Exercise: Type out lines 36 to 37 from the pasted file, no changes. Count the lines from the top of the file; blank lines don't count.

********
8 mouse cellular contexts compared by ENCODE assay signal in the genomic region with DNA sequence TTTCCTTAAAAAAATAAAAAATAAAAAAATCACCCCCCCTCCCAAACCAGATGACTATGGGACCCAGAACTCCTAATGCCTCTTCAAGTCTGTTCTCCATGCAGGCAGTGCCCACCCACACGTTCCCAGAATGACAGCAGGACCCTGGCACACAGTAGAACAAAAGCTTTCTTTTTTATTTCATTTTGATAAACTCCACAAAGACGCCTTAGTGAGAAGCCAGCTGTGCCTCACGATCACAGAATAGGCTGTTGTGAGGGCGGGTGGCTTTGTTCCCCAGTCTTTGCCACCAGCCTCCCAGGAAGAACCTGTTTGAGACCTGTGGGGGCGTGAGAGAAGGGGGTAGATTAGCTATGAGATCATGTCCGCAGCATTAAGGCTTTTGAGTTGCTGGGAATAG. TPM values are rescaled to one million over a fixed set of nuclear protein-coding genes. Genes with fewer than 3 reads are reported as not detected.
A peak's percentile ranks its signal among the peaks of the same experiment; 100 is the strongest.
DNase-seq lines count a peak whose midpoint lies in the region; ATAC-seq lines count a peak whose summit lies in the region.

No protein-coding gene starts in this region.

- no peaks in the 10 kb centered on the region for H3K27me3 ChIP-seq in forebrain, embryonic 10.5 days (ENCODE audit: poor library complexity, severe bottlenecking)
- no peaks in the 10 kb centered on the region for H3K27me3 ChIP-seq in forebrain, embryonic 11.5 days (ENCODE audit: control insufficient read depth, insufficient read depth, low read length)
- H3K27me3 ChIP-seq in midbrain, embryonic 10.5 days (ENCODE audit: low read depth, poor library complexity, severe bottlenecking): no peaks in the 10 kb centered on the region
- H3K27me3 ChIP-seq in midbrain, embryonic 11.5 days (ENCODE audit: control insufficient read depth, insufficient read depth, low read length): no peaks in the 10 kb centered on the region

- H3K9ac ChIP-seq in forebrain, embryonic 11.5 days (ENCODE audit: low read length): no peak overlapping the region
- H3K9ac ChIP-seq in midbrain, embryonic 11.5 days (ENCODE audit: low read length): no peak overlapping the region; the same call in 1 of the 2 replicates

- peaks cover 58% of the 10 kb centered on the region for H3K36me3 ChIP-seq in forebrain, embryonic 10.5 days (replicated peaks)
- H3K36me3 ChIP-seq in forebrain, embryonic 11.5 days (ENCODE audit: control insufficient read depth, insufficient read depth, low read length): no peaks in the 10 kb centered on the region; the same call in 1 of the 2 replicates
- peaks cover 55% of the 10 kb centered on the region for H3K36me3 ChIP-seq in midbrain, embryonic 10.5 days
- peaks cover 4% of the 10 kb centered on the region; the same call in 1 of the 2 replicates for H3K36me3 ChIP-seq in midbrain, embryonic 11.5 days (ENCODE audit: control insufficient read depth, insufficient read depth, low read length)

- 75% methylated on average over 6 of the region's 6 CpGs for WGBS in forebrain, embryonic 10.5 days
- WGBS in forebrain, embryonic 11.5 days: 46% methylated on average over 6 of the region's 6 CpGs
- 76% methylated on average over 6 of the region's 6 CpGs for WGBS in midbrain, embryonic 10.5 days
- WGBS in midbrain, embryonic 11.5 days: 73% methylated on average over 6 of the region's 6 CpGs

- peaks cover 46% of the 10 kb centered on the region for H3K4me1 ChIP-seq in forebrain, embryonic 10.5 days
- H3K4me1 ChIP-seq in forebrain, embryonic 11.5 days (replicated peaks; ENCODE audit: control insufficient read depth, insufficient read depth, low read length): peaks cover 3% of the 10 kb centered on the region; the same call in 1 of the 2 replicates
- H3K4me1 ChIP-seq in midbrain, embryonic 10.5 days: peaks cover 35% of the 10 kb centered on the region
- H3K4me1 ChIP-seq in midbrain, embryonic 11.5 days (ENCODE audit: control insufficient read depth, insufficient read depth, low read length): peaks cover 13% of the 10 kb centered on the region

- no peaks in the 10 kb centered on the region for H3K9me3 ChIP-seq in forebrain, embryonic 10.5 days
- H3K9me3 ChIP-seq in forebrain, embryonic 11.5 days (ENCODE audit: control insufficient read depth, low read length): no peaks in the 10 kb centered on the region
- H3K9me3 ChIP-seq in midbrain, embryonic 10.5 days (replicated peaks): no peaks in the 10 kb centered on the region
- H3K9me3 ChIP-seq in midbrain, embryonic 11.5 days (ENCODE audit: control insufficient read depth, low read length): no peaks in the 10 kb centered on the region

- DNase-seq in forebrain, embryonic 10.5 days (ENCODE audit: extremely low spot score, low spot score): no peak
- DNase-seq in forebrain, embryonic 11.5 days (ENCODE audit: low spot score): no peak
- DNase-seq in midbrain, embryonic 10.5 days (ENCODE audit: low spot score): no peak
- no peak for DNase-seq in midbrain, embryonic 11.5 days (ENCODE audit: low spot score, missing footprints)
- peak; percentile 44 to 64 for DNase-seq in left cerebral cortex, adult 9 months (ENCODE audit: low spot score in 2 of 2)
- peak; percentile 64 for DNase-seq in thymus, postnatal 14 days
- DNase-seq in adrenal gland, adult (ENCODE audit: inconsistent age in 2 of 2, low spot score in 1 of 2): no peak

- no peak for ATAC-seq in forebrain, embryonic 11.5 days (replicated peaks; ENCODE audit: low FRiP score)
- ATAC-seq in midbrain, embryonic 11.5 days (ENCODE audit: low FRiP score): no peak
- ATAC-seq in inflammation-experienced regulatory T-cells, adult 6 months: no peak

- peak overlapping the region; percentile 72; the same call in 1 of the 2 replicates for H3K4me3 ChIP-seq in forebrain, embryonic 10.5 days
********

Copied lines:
- ATAC-seq in inflammation-experienced regulatory T-cells, adult 6 months: no peak

- peak overlapping the region; percentile 72; the same call in 1 of the 2 replicates for H3K4me3 ChIP-seq in forebrain, embryonic 10.5 days